To start off, original power was a geared Astroflight 40 brush type motor running on 22 sub C nicad cells. Prop was a 13X10, power was around 700 watts. Did a lot of flying with that setup, but everything got HOT. The batteries and motor got so hot, you could not touch them after a flight. I actually put together a fan to blow through the motor and battery pack while recharging the unit. The aluminum toothed gears were not much good either.

Then, Astro came out with a brushless 40 motor. With the bolt on firewall that was built into the model, this was an easy swap. Not much improvement in power though.

And last, that same model was upgraded to a Hacker A50-12S motor, and a 6S2P A123 battery pack. Simple job again, the firewall was replaced with an 1/8 inch thick aluminum plate drilled out to match the Hacker motor. Prop is a 15X10 APC-E, power is around 1200 watts. And, going from a 22 cell Nih pack to a 12 cell A123 pack resulted in reducing the model weight by a full POUND! Along with that, the far better efficiency of the brushless motor also allowed double the flying time, as compared to the brush motor and Nih cells. This model appears in the second thread below.

Still got that model, its got over 1000 recorded flights on it now. As for the A123's, they pretty much last the life of the model. They can be repeatedly fast charged in 15 minutes with a high powered charger. And, these batteries have zero fire hazard, so they are built into the plane. These A123's are 1/3 more weight, 1/3 larger in physical size, and 2.8 Volts per cell under load. For models of the type you are flying, they do work well. I've got them on two giant scale models, running over 2500 watts on a 12S2P pack. One has 250 flights, the battery pack still puts out the same exact RPM, and the same flight time as when brand new.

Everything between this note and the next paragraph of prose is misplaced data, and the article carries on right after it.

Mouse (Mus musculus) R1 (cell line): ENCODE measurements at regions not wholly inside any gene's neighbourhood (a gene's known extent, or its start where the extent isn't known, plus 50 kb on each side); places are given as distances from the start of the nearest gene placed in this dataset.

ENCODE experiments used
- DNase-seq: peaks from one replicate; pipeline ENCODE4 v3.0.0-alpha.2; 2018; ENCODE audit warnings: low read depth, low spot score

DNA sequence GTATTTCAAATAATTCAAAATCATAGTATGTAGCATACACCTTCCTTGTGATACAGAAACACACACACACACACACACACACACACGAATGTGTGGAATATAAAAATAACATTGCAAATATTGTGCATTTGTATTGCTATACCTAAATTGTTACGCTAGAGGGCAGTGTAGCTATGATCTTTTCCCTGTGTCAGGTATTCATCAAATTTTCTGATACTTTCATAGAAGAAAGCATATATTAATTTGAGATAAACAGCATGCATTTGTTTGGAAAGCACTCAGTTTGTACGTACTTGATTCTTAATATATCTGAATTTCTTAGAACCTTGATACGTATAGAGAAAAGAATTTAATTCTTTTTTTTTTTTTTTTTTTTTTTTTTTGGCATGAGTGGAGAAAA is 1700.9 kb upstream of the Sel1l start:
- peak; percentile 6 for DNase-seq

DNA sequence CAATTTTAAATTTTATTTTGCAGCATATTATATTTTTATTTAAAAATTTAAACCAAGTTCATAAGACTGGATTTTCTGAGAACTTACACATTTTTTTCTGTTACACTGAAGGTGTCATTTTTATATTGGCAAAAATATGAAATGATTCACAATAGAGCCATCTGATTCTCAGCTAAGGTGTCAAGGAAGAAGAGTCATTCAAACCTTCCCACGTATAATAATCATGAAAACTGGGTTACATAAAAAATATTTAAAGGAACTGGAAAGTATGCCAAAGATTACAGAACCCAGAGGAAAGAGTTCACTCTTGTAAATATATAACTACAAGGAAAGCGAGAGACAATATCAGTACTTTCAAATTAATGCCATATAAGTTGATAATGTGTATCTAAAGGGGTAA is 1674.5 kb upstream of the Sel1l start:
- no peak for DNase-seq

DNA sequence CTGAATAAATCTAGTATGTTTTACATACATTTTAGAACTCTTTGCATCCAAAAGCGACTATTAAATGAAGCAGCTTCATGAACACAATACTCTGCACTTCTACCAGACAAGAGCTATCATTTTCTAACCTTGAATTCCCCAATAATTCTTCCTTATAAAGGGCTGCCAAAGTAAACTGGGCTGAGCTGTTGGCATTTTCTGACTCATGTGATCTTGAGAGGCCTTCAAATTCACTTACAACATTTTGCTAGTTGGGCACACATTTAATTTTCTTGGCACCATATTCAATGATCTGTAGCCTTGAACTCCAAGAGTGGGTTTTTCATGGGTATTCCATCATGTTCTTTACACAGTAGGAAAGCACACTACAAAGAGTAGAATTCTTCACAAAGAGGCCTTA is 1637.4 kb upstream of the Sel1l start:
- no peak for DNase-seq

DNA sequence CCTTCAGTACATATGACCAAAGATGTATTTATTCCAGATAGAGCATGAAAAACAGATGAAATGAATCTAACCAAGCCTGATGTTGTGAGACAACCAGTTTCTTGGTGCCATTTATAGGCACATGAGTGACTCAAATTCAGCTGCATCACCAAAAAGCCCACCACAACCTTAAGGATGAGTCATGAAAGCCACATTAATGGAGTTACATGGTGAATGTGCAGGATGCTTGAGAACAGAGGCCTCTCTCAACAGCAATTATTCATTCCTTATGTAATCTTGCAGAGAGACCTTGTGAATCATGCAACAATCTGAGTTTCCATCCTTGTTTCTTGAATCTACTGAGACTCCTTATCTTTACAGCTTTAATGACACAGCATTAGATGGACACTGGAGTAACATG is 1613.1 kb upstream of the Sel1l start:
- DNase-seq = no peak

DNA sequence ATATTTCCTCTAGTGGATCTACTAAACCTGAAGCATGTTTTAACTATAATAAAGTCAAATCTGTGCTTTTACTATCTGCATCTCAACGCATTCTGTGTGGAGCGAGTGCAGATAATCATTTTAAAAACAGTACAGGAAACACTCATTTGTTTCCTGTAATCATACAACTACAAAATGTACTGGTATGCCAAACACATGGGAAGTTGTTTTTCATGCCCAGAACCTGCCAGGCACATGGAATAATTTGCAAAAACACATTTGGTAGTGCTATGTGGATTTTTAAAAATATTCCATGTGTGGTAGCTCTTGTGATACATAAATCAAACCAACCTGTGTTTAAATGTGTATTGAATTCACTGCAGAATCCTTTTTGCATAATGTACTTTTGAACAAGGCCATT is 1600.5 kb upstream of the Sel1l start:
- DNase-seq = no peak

Thread on 70 size glow engine conversion to electric
http://www.wattflyer.com/forums/showthread.php?t=45222

Hacker 6S2P A123 powered Models
http://www.wattflyer.com/forums/showthread.php?t=44686

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Old 01-05-2014, 04:20 PM   #12
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I wonder if anyone has tried a nice 4-Blade Propeller with the E-Flite 160?

I have searched but, nothing until this morning!!!!

Check it out!
http://www.rcuniverse.com/magazine/a...article_id=863
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Old 01-14-2014, 04:38 PM   #13
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I have just ordered my Spitfire, hopefully it will arrive late January/early February. Should be a very exciting plane to put together and fly.

I plan on building it pretty much out of the box so to speak. I will add retracts from Eflite as well as do some scale detailing of the cockpit and add some mild weathering to it to complete the finish.

I have been looking at several motors as possibilities. I have made several large scale electric planes in the 1/4 scale size very successfully using the Eflite, Scorpion, AXI, and Hacker motors.